It’s my birthday today and the name of this blog has become more nostalgic than forward looking. If you know what I mean.
Mr. WI64 woke me singing You’re 21 today, an English ditty that got me thinking about parents and birthdays past.
Mom and Dad took my brother and sister to The Cave for their 21st, I told him. The Cave was a supremely cool Vancouver nightclub in the style and era of Sinatra. Mitzi Gaynor was a regular performer and The Cave was on the circuit for all the cool cat crooners. Mr WI64 has his own Cave story in which Eartha Kitt made eye contact and spoke directly to him. A man will remember a moment like that forever.
Did they take you to The Cave? he asked.
Nope. Apparently turning 21 was less of a big deal by the time I got there. But then I could hear my mother’s voice which, as these things do, has become mine.
My 21st fell on the eve of me embarking on a career as a newspaper reporter. My parents took me to dinner and Mom handed me an envelope.
Here, she said. Happy birthday. I’d been saving for your education, but decided this would be a better time (a fair assumption given I kept skipping final exams to take summer jobs on newspapers). No Pollyanna, my mother was all realist.
That envelope held just enough cash to buy myself a vintage 1961 Hillman Minx with four-in-the-floor stick shift. The freedom wheels of my new life, it had a dodgy starter and windshield wipers I operated via string pulled through the driver’s window.
Funny the things that commit occasions to memory. I recall my fifth birthday because I had the mumps and my mom and I had a tea party for two at my pint-size table and chairs. I wore the party dress she’d sewn for the occasion.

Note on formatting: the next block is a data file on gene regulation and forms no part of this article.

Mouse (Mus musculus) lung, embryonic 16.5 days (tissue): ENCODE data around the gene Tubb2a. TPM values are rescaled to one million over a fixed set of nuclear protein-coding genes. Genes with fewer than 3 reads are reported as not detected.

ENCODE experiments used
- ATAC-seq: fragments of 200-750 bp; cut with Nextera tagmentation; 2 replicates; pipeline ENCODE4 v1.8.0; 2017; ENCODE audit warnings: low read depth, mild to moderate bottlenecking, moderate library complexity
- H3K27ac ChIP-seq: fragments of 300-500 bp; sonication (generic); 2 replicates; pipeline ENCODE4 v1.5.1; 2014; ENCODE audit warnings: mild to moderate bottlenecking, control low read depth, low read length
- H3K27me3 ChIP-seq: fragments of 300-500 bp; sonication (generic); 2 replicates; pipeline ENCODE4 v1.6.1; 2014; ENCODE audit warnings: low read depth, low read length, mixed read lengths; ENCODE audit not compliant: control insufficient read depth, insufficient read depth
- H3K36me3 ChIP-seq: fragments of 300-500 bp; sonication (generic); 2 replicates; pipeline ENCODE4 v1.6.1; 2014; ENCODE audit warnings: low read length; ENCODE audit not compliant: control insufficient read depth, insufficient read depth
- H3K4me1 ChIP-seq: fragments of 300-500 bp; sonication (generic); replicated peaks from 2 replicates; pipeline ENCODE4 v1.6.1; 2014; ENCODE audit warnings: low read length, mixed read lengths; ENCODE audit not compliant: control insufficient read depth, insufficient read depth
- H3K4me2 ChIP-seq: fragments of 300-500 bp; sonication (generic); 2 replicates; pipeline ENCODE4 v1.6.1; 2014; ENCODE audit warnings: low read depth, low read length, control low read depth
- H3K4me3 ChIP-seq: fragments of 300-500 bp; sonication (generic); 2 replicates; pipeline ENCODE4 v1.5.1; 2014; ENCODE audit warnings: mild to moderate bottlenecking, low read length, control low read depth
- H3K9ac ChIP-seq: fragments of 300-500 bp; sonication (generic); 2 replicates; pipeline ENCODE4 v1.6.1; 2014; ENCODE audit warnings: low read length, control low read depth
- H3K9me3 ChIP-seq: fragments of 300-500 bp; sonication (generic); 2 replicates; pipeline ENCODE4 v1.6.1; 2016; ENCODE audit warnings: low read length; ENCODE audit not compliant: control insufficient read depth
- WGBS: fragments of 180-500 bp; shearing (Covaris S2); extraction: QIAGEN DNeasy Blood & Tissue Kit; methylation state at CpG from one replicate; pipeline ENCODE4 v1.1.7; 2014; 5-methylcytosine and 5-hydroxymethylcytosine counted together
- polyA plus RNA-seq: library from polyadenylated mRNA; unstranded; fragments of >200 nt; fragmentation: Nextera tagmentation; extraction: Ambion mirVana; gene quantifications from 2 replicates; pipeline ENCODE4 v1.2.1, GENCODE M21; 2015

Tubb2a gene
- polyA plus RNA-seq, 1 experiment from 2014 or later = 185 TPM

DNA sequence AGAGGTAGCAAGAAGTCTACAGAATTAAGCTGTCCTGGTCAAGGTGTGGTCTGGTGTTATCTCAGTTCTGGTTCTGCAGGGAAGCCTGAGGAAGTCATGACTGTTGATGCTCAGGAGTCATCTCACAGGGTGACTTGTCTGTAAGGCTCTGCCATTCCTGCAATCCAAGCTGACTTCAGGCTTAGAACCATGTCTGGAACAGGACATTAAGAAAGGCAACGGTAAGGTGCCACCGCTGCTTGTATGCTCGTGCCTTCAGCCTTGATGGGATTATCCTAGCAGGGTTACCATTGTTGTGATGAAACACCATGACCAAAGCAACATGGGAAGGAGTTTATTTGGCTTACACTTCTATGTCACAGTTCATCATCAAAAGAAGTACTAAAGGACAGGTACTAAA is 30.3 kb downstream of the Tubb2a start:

My 10th stands out because I sat on scissors and required six stitches. Still have the scar.
My 30th plays large because my dad had just died, but my sister rallied the family for a party in which every member wore variations of 30 t-shirts, as in My mommy is 30, My auntie is 30, and so on. Mine said I am 30.
Some birthdays stand out for the celebration, some for who was absent, some because life just trundled on despite it being my birthday. Many I can’t find, no matter how hard I rummage around in my memory bank.
But as I get older and have had more birthdays than I have to look forward to, each seems as important as the last.
I thank Facebook in part for that. It has a knack for making you feel loved when it announces the date to all your friends – some close, a few you hardly know – and they respond with greetings.
On my 60th, Facebook lit up with these and other family images.
For all its faults, Facebook gets birthdays right.
Today started with breakfast made by a man for whom two surgeries in the past year have made difficult a lot of the things that used to be easy. My sister phoned, my daughters and grandchildren phoned, friends connected in person and virtually.
I never did get to The Cave. And so far this day hasn’t held the high definition of mumps or stitches, but I’ll remember it. In part because I’m writing about it – that’ll help. But mostly because right now, I have pretty much everything.